The night before last I was sitting somewhere in the middle of the orchestra stalls –the lowest area of seating- in the Royal Opera House, reading the cast-list and listening to the struggled breathing of a large man next to me when the lights dimmed and the entire audience began to clap. The clapping began slowly like a breeze running through the crowd, making the throngs of elegant individuals rustle with a sound somewhere between the wind in a forest and a distantly falling cascade, not as sharp as it usually sounds because the space was so large and because nobody was clapping to any precise cue, there was nothing happening on stage, the applause had emerged from within the audience while the hall was in semi-darkness, with nothing to see but itself and as I looked up at this moving blanket of sound I saw innumerable people rising up, away from me in every direction, stacked on top of each other until they disappeared behind the glistening ceiling, but below it they were as decorative in their clapping as the gilding was in its shimmer, and everybody was facing me; in the quasi-light before the opera, this encrusted waterfall of people seemed to be clapping for me and I couldn’t help but let myself go for a second and be filled with the expansive glamour of attention, be irradiated with the elating energy of a thousand pairs of eyes: for a brief moment, because of the combination of the extrusion of an elongated horse-shoe plan and my position in its pits, I felt a touch of the basic form of celebrity in all its seductiveness, I felt how the simple accumulation of individual attentions on one person can have the sublime force of standing frozen in joyous, exultant terror in front of a vertiginous Andean precipice.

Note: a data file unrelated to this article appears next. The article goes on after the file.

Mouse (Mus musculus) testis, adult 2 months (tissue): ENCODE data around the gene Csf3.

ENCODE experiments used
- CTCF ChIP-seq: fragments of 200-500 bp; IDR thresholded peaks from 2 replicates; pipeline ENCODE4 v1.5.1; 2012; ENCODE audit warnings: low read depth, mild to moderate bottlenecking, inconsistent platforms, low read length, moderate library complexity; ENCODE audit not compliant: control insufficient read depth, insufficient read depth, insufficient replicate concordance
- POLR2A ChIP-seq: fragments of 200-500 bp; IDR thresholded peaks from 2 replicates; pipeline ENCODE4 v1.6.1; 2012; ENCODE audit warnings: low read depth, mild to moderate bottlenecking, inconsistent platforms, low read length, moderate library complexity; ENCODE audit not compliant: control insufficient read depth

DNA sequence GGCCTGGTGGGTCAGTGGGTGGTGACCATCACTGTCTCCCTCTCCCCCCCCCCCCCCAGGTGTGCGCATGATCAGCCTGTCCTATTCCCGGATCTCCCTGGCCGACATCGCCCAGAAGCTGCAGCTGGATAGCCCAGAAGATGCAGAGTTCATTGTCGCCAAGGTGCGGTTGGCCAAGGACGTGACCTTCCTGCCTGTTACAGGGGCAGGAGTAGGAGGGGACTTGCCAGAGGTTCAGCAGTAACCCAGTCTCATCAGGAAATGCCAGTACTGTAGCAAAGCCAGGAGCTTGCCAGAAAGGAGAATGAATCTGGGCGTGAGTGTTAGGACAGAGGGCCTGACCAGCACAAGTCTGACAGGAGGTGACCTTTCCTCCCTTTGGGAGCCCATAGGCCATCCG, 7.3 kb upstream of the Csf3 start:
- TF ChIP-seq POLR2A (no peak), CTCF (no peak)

Boxes in operas and the theatre rarely have the best view, and often have severely obstructed views, but this was irrelevant since their primary role was not to provide a perfect place from which to see the performance -the optimal place to see the stage- rather they were meant to be the perfect place from which to be seen, to be stages in their own right, and also from where to have the perfect view of the audience. The event being performed on stage was often just the funnel through which a kaleidoscopic display of dress, decorum, judgemental observation, social critique and good old people-watching would be brought together in one place and time; it was the packaging in four dimensions which contained the sparkling bitchiness within its two or three hour limits, and it was this coruscating display of interchanging glances and asides within the audience which was for what the architecture was designed, both to be its container in three dimensions and its catalyst in form: from the over-articulation of every protruding element within the auditorium which framed the miniscule and multiple exchanges within the audience more elaborately than any exchange between them and the stage, to the overall layout with its considerable care for sightlines leading in any other direction than the stage. The space of the audience as a self-observing and self-celebrating social spectacle was codified within the architecture and layout of many of our older performance spaces, and while most of them are no longer loci of any kind of social relevance, like archaeological sites they retain pungent remains which can be picked for clues: their architectures worked for, and with, more material than the performances they hosted and while the endless iterations of Carmen and Rigoletto, the silences of abandonment or the thumping of a nightclub surround the crumbling or pristinely renovated stucco and gilding, there are whole milieus of strange and distant fashions, hairstyles, predilections, conversations, hatreds, jealousies and allegiances whose existences tenuously cling to the present with every unnecessary chandelier that has survived their abandonment, with every pointlessly plush surface populated with irreverent putti that has been left uncovered.